Cerebral white matter changes are prevalent in healthy ageing and are typically detected as leukoaraiosis (LA), a common radiological finding that presents as increased signal intensity on T2-weighted MR images. These macrostructural changes in cerebral white matter are generally thought to result from inadequate arterial flow and resultant ischaemia. However, cerebral blood flow pulsatility may also contribute or indeed be the primary contributor to these macrostructural white matter changes (Bateman et al., 2006; Mitchell et al., 2011). In order to establish whether cerebral blood flow pulsatility may be a useful indicator of emerging white matter pathology in otherwise asymptomatic individuals, we examined the association between blood flow pulsatility and microstructural properties of white matter measured using Diffusion Tensor Imaging (DTI). This could, ultimately, have implications for early detection of emerging white matter damage and guide interventions to stem the development of LA.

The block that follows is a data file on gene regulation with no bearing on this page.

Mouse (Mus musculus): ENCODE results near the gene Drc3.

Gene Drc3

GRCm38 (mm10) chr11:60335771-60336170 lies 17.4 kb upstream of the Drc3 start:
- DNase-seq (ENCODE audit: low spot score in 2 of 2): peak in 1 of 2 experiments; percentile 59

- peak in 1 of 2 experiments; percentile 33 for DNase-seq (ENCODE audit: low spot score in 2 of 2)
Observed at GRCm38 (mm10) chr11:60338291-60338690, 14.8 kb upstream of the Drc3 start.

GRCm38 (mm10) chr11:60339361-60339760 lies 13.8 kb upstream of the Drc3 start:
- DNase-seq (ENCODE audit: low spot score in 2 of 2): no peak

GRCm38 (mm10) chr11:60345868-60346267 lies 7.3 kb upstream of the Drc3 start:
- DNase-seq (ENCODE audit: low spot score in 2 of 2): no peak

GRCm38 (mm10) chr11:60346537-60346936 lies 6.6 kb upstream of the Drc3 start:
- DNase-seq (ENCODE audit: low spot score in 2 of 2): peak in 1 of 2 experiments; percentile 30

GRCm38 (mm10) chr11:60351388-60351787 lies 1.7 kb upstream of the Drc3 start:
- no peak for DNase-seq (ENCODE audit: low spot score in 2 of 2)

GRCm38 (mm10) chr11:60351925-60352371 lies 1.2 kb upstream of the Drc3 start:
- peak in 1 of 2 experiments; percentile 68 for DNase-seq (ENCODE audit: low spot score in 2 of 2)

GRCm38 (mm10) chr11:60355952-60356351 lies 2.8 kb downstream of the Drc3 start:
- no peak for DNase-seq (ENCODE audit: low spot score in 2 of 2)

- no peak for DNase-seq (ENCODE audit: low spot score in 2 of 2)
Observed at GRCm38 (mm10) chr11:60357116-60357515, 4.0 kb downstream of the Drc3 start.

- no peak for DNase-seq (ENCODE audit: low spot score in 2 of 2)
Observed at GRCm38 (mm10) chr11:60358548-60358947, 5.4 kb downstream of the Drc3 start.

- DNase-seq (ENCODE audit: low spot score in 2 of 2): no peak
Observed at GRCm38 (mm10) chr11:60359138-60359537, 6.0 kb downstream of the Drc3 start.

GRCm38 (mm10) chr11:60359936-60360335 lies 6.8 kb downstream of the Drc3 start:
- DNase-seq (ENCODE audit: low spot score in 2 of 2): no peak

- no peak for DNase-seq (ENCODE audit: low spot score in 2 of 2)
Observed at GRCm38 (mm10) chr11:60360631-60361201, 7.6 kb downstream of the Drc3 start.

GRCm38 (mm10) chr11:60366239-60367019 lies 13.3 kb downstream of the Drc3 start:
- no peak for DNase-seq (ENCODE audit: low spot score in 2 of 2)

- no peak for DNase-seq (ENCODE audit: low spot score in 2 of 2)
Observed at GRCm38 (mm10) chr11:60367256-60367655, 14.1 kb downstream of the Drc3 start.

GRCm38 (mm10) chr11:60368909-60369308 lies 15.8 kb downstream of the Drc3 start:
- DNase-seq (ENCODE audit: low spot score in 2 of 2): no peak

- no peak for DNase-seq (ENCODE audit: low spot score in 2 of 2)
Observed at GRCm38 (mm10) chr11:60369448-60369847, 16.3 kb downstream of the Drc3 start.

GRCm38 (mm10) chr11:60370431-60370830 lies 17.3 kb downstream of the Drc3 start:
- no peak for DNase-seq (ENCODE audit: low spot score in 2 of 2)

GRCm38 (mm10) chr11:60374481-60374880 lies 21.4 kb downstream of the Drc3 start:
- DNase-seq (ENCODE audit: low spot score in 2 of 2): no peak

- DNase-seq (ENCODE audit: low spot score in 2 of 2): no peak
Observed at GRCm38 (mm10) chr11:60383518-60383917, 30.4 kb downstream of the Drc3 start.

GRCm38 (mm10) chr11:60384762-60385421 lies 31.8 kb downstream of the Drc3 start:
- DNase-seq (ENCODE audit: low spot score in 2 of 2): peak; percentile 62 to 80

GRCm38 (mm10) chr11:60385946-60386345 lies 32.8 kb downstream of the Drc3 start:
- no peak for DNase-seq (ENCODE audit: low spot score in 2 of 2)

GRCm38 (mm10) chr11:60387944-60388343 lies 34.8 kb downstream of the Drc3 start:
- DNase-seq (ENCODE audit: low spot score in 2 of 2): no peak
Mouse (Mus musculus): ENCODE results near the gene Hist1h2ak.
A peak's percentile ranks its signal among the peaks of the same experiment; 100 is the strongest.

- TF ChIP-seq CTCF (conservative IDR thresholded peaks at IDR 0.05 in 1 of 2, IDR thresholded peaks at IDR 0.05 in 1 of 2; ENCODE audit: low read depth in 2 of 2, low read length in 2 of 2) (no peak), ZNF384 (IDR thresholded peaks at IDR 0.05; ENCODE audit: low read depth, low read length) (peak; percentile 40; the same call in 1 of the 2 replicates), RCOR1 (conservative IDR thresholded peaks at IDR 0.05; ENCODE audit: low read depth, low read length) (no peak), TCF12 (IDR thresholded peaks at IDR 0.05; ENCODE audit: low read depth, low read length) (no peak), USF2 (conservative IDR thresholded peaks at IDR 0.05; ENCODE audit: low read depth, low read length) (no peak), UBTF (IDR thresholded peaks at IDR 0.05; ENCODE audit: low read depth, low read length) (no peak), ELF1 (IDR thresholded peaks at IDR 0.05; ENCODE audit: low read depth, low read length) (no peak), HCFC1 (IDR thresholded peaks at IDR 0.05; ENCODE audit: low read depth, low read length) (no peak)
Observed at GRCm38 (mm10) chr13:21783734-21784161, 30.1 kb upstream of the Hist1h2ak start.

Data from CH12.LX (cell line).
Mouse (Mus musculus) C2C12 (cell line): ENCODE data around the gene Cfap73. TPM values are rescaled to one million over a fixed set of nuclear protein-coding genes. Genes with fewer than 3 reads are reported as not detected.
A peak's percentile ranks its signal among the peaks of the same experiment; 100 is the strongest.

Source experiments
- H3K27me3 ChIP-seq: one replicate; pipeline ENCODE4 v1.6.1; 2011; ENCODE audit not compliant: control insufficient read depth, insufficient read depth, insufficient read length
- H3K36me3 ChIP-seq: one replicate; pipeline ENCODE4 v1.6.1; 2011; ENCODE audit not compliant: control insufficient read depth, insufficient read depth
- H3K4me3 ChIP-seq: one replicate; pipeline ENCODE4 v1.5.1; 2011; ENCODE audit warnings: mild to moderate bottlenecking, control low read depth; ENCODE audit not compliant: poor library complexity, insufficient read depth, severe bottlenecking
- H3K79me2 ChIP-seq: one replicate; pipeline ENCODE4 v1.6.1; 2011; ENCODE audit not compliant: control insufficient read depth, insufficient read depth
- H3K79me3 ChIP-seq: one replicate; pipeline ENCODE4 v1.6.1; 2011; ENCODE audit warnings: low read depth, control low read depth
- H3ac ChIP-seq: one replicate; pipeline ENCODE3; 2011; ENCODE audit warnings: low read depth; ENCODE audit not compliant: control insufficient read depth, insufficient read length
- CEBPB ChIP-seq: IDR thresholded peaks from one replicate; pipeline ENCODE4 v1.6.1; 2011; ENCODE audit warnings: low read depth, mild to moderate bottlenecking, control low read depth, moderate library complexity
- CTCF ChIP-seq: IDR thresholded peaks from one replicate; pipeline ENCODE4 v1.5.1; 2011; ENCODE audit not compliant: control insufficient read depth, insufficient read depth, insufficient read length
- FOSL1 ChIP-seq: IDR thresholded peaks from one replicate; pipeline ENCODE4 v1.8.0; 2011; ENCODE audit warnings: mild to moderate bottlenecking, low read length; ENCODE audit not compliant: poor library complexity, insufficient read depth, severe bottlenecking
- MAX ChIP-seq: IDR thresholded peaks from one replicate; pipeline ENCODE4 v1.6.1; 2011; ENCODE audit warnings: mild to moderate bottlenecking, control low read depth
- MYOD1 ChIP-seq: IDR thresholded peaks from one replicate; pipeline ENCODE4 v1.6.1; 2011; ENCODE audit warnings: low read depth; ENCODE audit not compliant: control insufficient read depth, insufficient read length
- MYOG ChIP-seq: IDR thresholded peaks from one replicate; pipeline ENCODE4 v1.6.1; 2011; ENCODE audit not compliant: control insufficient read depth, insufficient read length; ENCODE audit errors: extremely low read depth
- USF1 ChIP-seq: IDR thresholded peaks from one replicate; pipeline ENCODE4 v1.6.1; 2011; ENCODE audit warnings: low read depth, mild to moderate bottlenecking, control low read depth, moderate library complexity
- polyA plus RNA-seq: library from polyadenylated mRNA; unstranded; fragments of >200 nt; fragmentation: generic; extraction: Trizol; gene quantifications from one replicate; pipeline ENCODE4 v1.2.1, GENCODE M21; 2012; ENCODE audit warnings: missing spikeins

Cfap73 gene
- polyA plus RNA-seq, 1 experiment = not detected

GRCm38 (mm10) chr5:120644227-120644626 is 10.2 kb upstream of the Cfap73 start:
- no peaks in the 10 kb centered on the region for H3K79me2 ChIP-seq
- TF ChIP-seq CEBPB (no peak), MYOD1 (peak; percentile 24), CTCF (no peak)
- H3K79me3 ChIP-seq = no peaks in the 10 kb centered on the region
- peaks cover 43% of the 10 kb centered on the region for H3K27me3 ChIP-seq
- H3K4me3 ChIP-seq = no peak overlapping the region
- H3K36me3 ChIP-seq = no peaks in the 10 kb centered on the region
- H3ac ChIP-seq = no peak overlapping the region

Arterial flow is pulsatile and causes a periodic increase in blood volume entering the intracranial cavity. According to the Monroe-Kellie doctrine, since the intracranial cavity has a fixed volume that is confined by a rigid skull, volume expansion due to arterial systolic flow must be accompanied by an equal volume reduction via the ejection of cerebrospinal fluid (CSF) and/or venous flow out of the cranial cavity. Given that physiological capillary flow is non-pulsatile, blood flow into the cranial cavity of a greater pulsatility will contain more energy that needs to be dissipated prior to reaching the capillary bed. Under normal physiological conditions, this pulsation energy is dampened via CSF and venous flow out of the cranial cavity, a phenomenon known as the windkessel effect. Normal ageing and dementia have been linked to a breakdown in the windkessel effect, resulting from an increase in the magnitude of arterial pulsations and/or a reduction in compliance of outflow pathways. The tissue damage that may result from such abnormal arterial/venous pulsatility has been termed pulse wave encephalopathy (Bateman, 2002).